We do have some very "high profile" owners, and assure confidentiality and discretion. However, we do not sell puppies via agents or personal assistants to unknown people, whoever you are. We are happy to arrange closed, private visits if your circumstances make it desirable. We are not interested in gaining publicity from being associated with you in this way, though we might ask if we may publicise your dog's actual achievements if we know of them, like anyone else's. This might well be on the condition that you are not identified in any way.
All of this year's puppies are now whelped (born) and all of the first two litters are now homed. The third litter are all booked, though it is not impossible that someone will have a change in circumstances in the final few weeks before they leave. The final litter is having a lot of interest, and again will be fully booked soon. Details are below.
Almost all of our puppies from previous years seem to have settled in well and without problems, leaving us sighing with relief after the year when one had a poisoning incident, thankfully resolved by a fast trip to the veterinary hospital for a quality control check on the vet's bill insurance we send them all away with - do be careful everyone! Quite rightly the brand new first time owners rang us straight away for advice, which was to put the phone down on us and contact their vet immediately. One of 2008's puppies began to have repeated digestive infections a few months after joining her new family, leading to all sorts of health issues that seem to us to have their roots in nutrition. We advise all of our owners to continue with the top quality food we start them on, but also to be quite insistent with their vets to identify the cause of any problems irrespective of cost, which is another reason for keeping up the insurance after the policy we provide runs out.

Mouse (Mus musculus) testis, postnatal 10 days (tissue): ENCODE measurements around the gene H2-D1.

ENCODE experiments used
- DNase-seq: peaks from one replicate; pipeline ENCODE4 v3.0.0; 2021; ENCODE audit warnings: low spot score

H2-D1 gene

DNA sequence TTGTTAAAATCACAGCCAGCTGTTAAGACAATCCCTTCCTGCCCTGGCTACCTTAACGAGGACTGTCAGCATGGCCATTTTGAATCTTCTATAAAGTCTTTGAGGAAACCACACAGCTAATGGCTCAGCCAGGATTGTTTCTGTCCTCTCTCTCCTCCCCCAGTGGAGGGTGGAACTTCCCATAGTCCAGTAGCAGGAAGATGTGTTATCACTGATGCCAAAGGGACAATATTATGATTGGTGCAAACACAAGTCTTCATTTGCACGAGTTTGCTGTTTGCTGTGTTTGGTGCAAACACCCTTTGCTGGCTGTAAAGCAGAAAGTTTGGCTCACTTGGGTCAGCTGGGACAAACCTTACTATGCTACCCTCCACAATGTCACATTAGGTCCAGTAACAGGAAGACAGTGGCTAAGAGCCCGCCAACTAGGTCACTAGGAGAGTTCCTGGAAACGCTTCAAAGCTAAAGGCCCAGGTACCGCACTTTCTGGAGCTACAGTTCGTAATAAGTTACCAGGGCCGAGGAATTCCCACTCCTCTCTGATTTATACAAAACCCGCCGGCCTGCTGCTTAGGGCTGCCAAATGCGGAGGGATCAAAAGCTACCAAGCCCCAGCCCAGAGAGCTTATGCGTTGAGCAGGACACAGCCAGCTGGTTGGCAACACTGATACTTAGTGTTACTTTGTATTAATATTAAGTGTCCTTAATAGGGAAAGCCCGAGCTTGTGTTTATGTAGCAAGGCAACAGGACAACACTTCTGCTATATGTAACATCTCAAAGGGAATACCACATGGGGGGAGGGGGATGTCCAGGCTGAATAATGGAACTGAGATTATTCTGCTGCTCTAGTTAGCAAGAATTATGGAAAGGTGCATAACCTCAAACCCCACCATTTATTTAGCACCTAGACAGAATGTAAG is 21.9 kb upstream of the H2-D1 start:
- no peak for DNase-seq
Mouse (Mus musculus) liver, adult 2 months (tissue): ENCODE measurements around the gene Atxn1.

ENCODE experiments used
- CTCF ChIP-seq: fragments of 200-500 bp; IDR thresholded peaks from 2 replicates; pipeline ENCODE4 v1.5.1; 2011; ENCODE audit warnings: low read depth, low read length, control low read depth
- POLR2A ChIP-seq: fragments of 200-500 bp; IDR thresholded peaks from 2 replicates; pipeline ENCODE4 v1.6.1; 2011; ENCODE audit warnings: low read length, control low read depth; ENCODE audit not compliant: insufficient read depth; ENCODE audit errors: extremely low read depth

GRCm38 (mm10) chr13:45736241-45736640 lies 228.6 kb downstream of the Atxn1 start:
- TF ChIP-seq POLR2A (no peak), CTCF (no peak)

We still have contact with almost all of our "QC" pups: Every year we keep a number of puppies for "Quality Control" purposes, and as prospective permanent members of our pack. These are raised and trained to meet our house-dog standards (no mess, no fuss, no damage...), be successful members of the domestic and the canine pack, and to be ready for formal training. We also monitor their physical development in detail, to check that our programme of breeding for health is definitely benefitting the next generation. Many defects are genetic in origin, and even the most healthy adults may carry recessive genes. Once we are certain that the puppies are of the highest quality, we make a decision about their future in terms of whether they are available for selected homes.
We have kept all three of Laurel's 2012 litter until now, and have tested all of them to help us to confirm our theory about the embedded health of our breeding programme. We have now decided which to allow to go to a QC home. The BVA tests have been highly unhelpful: all of them have the same total hip score of just 6, with 0 scoring elbows and clear eye tests. All are N/N clear of prcd PRA, EIC, CNM/HMLR and narcolepsy. Every one of them has fabulous health test results. The first one we decided to allow to leave is the one least likely to make a search dog: that is, she is the one who always does what she is told every time. (If that sounds strange, consider: what would happen if a dog obeyed its handler when wrongly called away from the scent of an injured person in the mountains?)